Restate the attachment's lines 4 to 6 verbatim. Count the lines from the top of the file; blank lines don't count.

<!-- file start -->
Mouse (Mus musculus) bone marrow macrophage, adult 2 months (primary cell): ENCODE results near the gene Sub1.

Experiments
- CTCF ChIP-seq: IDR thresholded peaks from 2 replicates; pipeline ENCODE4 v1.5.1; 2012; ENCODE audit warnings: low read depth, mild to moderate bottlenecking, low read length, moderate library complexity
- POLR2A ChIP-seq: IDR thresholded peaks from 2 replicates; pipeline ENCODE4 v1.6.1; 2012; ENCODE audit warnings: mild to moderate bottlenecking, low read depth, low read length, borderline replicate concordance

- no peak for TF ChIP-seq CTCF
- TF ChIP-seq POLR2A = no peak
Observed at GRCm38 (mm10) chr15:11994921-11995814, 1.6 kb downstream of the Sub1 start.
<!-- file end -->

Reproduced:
- POLR2A ChIP-seq: IDR thresholded peaks from 2 replicates; pipeline ENCODE4 v1.6.1; 2012; ENCODE audit warnings: mild to moderate bottlenecking, low read depth, low read length, borderline replicate concordance

- no peak for TF ChIP-seq CTCF
- TF ChIP-seq POLR2A = no peak